It is a further object of the invention to provide an antenna for use'with a re-entry vehicle which does not interfere with the aerodynamic or electrical'characteristics of the vehicle, which is not adversely affected by the ionized layer surrounding the vehicle during the reentry period and which is capable of producing a radiation pattern whose direction can be accurately conbase of the vehicle with the radiating slots facing rearwardly. The elements lie in the same plane and adja cent elements contact each other about their peripheral surfaces. Each radiating element has a different diameter but has the same thickness and volume. Because the antenna is comprised of a plurality of elements the elements may be excited in different phases to produce a desired radiation pattern.
In another embodiment of the invention the radiating elements are L-shaped in cross-section, are stacked one on top of the other and having radiating slots looking off to the side of the vehicle. The elements differ in diameter and horizontal width but the volume of each element is the same.
The invention will be understood in greater detail by referring to the following detailed description when taken in conjunction with the following FIGS. wherein:
entry vehicle having an antenna mounted at the base of I FIG. 1 is a perspective view of a projectile such as a re-entry vehicle having a first embodiment of a novel antenna according to the invention mounted in its base.
FIG. 2 is a detailed perspective view of one radiating element of the antenna of FIG. 1.
FIG. 3 is a perspective view of a projectile such as a re-entry vehicle having a second embodiment of a novel antenna according to the invention mounted in its base.
FIG. 4 is a detailed cross-sectional view of the radiating elements of the antenna shown in FIG. 3.
Referring to FIG. 1, projectile 1 is a space projectile such as a re-entry vehicle or missile. Projectile l is comprised of body portion 13 and base portion 5. Body portion'l3 if desired may be comprised of two layers 2 and 3, the outside layer 'of which may be a heat resistant radome. Antenna 4 is flush-mounted in the base portion of projectile 1. It may be either mounted on a base surface (not shown) or in the alternative, it may take the place of a base surface in which case the area 14 interior of inner radiating element 17 would be hollow.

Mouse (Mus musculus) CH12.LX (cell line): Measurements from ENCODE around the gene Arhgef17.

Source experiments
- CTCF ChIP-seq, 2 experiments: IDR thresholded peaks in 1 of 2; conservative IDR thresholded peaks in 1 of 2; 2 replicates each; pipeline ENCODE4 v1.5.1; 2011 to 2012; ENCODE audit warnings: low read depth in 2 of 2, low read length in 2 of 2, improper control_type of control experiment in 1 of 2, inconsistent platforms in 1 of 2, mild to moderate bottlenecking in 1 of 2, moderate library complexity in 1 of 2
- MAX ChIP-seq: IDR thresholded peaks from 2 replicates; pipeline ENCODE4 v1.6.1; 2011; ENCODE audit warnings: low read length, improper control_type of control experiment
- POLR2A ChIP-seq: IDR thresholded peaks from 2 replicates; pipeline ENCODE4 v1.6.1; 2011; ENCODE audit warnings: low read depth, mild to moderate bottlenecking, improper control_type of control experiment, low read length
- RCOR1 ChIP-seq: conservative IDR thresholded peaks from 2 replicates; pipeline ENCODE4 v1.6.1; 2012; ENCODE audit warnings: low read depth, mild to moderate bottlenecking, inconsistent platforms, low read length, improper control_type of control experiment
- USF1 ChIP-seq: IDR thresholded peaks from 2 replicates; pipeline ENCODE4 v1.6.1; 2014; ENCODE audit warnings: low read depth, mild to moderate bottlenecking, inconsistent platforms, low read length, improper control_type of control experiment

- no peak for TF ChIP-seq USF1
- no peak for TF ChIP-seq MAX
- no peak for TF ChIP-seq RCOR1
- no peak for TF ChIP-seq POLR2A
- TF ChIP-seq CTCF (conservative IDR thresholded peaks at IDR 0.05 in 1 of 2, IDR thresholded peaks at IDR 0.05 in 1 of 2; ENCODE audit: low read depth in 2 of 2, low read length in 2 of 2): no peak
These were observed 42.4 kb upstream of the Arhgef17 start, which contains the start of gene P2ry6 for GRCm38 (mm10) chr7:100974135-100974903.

Antenna 4 is comprised of a plurality of concentric radiating elements, one of which is shown in greater detail in FIG. 2. Each radiating element is comprised of a plated dielectric-loaded cavity having a circumferential radiating slot8'. Dielectric material 7 is a'low loss dielectric having a dielectric constant e varying over the range from 2 to 9 de-pending on the volume available and bandwidth needed and may for instance be epoxy and silicone fiberglass materials having a value of e z 3. The metal cavity is plated on all four sides around the dielectric ring which is :rectangular in crosssection. In a preferred embodiment of the invention the cavity was copper plated around the dielectric using electroless plating techniques which provide a strong dielectric to metal adherence. A slot 7 which extends around the greater part of the circumference of the ring but does not extend aroundthe entire circumference of the ring is then cut into the top surface of metal so that when the ring elements are mounted in the base of the projectile, the radiating slots face rearwardly of the projectile. The radiating elements are mounted in the base of the projectile in the same plane and adjacent elements contact each other about their peripheral surfaces. j
The elements may be secured in the base of the projectile with epoxy or other standard adherent and may be secured to each other by any standard adhering technique as is well known in the art. In the embodiment shown in FIG. 1, three concentric radiating elements and 16 and 17 are shown. However, it is to be understood that the use of any number of radiating elements is within the scope of the invention. As will be discussed later, the greater the number of radiating rings the greater is the number of phase options in which the rings may be excited and the greater is the amount of control which can be exerted on the direction of the radiated energy.